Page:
Somehow the official Postfix documentation continues to be intractable for me. The whole reason for getting Postfix up and running on my local machine was because of Darcs. Darcs — one of many distributed version control systems, but possibly the only one written in Haskell and intrusively interactive — likes to send patches by email. It just uses the local MTA for that, so I needed one. Setup is slightly complicated by the situation my home workstation is in: while I have a domain I’d like to use for email going out of my house, I’m on a DSL line with outgoing SMTP blocked except to the DSL provider, and my local usernames don’t match the email addresses I’ve created.
So, basically I want to send all locally submitted mail to my DSL provider’s SMTP server, with the right domain attached, without my hostname, and I want to re-map my usernames. I didn’t manage to distill this from the actual Postfix Standard Configuration Examples, but Ralf Hildebrandt’s configuration examples do have the right stuff. The only change I had to make was for the username re-writing; instead of virtual_maps (since superceded by virtual_alias_maps), I used canonical_maps = hash:/etc/postfix/canonical, which maps user and user@localhost and user@domain to email.address@domain (3 lines per user login).
Now darcs send does what it should. I can also point KMail to use local sendmail and that gets the job done, too. KMail is actually simpler, because it sets up the outgoing From and envelope addresses based on the identity in use, so it doesn’t need the rewriting at all.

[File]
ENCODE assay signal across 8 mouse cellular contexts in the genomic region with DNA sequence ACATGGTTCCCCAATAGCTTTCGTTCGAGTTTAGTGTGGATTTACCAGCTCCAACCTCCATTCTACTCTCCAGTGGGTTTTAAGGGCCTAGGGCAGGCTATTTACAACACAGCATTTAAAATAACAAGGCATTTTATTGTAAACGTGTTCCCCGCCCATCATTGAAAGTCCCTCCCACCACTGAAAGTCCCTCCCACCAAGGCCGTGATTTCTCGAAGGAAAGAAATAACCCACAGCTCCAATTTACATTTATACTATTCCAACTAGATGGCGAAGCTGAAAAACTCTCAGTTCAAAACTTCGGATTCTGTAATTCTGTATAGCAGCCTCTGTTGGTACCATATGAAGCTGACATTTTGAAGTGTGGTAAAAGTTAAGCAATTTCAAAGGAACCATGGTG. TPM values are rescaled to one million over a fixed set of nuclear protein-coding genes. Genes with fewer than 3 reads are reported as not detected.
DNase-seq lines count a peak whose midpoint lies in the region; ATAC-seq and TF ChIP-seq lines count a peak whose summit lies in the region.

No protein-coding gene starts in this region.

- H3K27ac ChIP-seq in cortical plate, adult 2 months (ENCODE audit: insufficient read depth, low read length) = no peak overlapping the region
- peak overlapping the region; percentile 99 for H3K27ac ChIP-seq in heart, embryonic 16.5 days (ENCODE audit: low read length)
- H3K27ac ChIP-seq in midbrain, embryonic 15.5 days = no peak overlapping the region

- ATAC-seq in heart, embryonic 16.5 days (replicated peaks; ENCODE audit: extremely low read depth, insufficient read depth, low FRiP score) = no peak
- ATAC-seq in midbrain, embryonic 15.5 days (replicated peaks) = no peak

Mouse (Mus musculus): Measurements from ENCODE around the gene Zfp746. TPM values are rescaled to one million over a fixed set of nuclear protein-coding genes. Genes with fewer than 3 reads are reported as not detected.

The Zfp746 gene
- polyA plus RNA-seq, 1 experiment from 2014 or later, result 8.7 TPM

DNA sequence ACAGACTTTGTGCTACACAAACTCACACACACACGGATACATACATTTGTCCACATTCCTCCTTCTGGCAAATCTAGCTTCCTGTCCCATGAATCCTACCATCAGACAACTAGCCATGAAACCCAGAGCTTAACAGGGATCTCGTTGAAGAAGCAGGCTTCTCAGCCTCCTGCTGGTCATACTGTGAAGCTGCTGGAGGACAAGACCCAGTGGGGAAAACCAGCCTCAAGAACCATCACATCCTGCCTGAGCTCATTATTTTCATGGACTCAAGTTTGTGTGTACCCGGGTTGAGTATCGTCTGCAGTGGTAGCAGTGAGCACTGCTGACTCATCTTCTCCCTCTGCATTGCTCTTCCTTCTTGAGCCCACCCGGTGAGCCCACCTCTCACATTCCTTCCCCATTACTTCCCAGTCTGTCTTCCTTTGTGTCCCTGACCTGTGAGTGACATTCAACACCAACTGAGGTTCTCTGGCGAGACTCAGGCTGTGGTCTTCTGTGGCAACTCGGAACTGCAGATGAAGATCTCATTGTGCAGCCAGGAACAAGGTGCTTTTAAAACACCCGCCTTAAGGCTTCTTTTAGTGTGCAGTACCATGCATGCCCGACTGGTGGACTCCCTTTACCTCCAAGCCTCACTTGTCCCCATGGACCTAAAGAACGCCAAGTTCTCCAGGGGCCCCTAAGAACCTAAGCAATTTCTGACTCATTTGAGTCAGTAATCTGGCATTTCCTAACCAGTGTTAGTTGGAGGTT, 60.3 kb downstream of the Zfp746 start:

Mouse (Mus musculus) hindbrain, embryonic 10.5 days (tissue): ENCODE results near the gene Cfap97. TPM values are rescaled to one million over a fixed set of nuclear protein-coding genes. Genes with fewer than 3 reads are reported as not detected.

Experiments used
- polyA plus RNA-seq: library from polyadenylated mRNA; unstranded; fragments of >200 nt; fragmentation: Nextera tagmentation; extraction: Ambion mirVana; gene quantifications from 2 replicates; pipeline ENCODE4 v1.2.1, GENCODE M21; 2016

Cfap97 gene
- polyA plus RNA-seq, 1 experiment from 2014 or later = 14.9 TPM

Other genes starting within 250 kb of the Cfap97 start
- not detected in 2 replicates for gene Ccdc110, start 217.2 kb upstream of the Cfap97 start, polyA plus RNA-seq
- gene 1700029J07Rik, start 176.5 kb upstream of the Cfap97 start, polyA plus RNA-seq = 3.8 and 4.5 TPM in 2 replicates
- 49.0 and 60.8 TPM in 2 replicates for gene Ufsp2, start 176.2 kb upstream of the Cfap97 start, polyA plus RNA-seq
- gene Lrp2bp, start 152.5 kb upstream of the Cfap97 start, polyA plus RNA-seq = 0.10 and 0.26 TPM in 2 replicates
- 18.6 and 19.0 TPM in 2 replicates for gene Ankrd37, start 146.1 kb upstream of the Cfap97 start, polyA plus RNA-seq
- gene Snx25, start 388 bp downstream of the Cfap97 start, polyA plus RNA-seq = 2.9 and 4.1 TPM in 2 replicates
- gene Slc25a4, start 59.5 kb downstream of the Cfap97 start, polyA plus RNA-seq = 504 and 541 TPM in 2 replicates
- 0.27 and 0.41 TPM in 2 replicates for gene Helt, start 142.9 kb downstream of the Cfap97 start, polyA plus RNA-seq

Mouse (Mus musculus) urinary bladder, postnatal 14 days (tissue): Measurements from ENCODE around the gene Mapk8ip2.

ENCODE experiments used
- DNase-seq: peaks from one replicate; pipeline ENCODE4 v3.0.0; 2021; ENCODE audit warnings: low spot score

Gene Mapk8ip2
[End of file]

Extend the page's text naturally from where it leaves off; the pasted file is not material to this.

I’m starting to find Darcs a little bit interesting; the idea that every patch is a branch based on what it actually needs is intriguing. Or to put it in other words: if I have one patch to file A and one patch to file B then I’ve created two branches; there’s no need to consider the two together. If I make another patch to B then that branch grows longer. My working copy displays all the changes from the branches I’m working with, that is the merge of all my branches. If I were to add a patch that changes both file A and B then the two branches merge there. Darcs uses tags to slam a line across all the files and all the patches and to merge all the open branches, which prevents a gigantic proliferation of possible branches.
The upshot is that when I do ‘darcs send’ I have the option of sending any branches I have open — and any sensible sequence of patches within the branch — so that I can very carefully upstream patches while keeping them all visible locally.
What I really miss in Darcs is some of the Mercurial workflow: seeing a graphical representation of the current branching structure (hg glog) and being able to quickly merge multiple commits into a single one for upstreaming (hg qfold). On the other hand, the darcs behavior on commit (darcs record) to ask you about every changed hunk is really nice (sometimes, at least) because it helps avoid accidentally committing debug bits or whitespace changes that you didn’t intend to do.
[[ ObKDE: and somewhere underlying this all is my need to get a Python application to talk to KWallet; why oh why didn’t I have enough lunches with Richard Dale in Finland? ]]